V. 9. "Vitales auras carpis," Virg. £n. i. 387. Luke. V. 14. "And lavish nature laughs and throws her stores around," Dryden. Virgil, vii. 76. Luke.

V. 21. "Destroy the promise of the youthful year,"

Pope. Vert. and Pomona, 108. Luke. V. 36. "On mutual wants, build mutual happiness."

Pope. Ep. iii. 112. V. 47. "Bellica nubes," Claudiani Laus Seren. 196.

Luke. V. 48. So Claudian calls it, Bell. Getico, 641, "Cimbrica tempestas." Pope. Hom. Od. 5, 303, "And next a

The sparks of truth and happiness has giv'n:
With sense to feel, with memory to retain, so
They follow pleasure, and they fly from pain;
Their judgment mends the plan their fancy draws,
The event presages, and explores the cause;
The soft returns of gratitude they know,
By fraud elude, by force repel the foe; 35
While mutual wishes, mutual woes endear
The social smile, the sympathetic tear.

Say, then, through ages by what fate confin'd
To different climes seem different souls assign'd?
Here measur'd laws and philosophic ease 40
Fix, and improve the polish'd arts of peace;
There industry and gain their vigils keep,
Command the winds, and tame th' unwilling deep:
Here force and hardy deeds of blood prevail;
There languid pleasure sighs in every gale. 45
Oft o'er the trembling nations from afar
Has Scythia breath'd the living cloud of war;
And, where the deluge burst, with sweepy sway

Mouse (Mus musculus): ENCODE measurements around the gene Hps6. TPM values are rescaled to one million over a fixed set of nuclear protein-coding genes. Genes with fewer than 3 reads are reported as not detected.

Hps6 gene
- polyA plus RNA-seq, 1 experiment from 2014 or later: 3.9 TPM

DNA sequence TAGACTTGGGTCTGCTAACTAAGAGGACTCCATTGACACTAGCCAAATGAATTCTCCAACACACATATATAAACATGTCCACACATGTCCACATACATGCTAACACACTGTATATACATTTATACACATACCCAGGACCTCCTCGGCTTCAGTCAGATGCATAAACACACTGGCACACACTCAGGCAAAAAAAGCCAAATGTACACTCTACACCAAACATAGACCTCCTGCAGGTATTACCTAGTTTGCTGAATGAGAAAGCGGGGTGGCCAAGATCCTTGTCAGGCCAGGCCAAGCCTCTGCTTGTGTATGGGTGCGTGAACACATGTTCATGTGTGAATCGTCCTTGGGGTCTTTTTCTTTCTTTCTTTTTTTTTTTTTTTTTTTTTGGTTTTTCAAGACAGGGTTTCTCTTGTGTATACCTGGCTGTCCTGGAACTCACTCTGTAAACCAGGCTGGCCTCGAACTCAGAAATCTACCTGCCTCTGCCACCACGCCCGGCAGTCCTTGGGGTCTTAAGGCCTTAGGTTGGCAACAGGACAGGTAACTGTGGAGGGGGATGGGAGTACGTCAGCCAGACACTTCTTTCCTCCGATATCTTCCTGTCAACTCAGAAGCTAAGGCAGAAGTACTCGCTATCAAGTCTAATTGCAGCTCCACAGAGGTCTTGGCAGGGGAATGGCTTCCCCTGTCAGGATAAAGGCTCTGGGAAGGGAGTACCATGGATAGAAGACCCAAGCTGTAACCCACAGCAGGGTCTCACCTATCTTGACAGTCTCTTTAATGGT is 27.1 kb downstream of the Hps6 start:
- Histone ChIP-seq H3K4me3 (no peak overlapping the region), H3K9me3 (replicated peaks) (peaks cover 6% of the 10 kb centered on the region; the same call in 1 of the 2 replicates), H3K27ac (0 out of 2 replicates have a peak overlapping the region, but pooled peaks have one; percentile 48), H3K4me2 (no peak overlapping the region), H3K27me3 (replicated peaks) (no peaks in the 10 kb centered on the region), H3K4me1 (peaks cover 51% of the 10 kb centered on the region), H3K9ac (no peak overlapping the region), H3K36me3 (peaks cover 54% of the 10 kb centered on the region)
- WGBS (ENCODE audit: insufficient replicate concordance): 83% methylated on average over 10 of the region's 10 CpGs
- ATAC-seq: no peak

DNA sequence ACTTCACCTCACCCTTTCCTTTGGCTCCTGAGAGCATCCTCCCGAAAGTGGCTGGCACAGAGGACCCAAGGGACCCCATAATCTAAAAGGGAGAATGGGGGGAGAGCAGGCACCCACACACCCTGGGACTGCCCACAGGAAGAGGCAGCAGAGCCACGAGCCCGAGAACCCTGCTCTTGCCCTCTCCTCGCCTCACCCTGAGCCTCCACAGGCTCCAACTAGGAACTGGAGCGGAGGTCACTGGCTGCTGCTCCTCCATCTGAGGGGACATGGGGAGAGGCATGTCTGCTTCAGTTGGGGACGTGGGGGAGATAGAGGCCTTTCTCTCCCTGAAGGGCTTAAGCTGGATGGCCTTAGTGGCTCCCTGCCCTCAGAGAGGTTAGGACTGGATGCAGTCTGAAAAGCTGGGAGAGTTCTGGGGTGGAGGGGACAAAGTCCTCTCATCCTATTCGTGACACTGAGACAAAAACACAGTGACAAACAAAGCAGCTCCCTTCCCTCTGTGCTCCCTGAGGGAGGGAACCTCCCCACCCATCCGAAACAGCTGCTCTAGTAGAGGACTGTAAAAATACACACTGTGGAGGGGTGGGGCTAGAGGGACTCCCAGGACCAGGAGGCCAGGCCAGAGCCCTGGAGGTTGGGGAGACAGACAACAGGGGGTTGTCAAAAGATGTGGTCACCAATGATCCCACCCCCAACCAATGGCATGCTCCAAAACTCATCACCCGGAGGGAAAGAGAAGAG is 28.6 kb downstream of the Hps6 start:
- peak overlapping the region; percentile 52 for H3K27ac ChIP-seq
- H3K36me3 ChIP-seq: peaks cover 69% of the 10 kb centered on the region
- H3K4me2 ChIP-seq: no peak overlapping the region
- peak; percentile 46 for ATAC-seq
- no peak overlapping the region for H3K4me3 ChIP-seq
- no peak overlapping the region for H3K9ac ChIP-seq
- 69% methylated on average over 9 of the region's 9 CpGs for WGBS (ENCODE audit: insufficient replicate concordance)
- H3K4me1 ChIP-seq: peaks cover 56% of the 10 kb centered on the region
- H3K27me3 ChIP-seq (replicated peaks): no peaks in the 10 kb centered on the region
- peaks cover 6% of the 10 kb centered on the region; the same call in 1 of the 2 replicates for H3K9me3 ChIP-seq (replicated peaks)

Theirarms, their kings, their gods were roll'd away.
As oft have issued, host impelling host, so

wedge to drive with sweepy sway." See note on Bard, v. 75.

V. 50. So Thomson. Liberty, iv. 803: "Hence many a people, fierce with freedom, rush'd From the rude iron regions of the North To Libyan deserts, swarm protruding swarm." And Winter, 840:

"Drove martial horde on horde, with dreadful sweep Resistless rushing o'er the enfeebled South." V. 51. So Pope. Dunciad, iii. 89:

"The North by myriads pours her mighty sons."


The blue-eyed myriads from the Baltic coast.
The prostrate south to the destroyer yields
Her boasted titles, and her golden fields:
With grim delight the brood of winter view
A brighter day, and heav'ns of azure hue; S5
Scent the new fragrance of the breathing rose,
And quaff the pendent vintage as it grows.
Proud of the yoke, and pliant to the rod,
Why yet does Asia dread a monarch's nod,
While European freedom still withstands 60
Th' encroaching tide that drowns her lessening
And sees far off, with an indignant groan, [lands;
Her native plains, and empires once her own?
Can opener skies and suns of fiercer flame
O'erpower the fire, that animates our frame; 65
As lamps, that shed at eve a cheerful ray,
Fade and expire beneath the eye of day?
Need we the influence of the northern star
To string our nerves and steel our hearts to war?
And, where the face of nature laughs around, 70

Var. V. 55. Heav'ns] Skies, Ms.
V. 56. Scent] Catch, Ms.

"The fair complexion of the blue-eyed warriors of Germany formed a singular contrast with the swarthy or olive hue, which is derived from the neighbourhood of the torrid zone." Gibbon. Rom. Hist. iii. 337. Ausonius gives them this distinguished feature: "Oculos cmrula, flava comas," De Bissula. 17. p. 341. ed. Tollii. "Carula quis stupuit Germani lamina," Juv. Sat. xiii. 164.

V. 54. "Mirantur nemora et rorantes Sole racemos." Statius. v. Plin. Nat. H. 1. xiii. c. ii. 1.

V. 56. Milton. Arcades. 32, " And ye, ye breathing roses of the wood." Luke.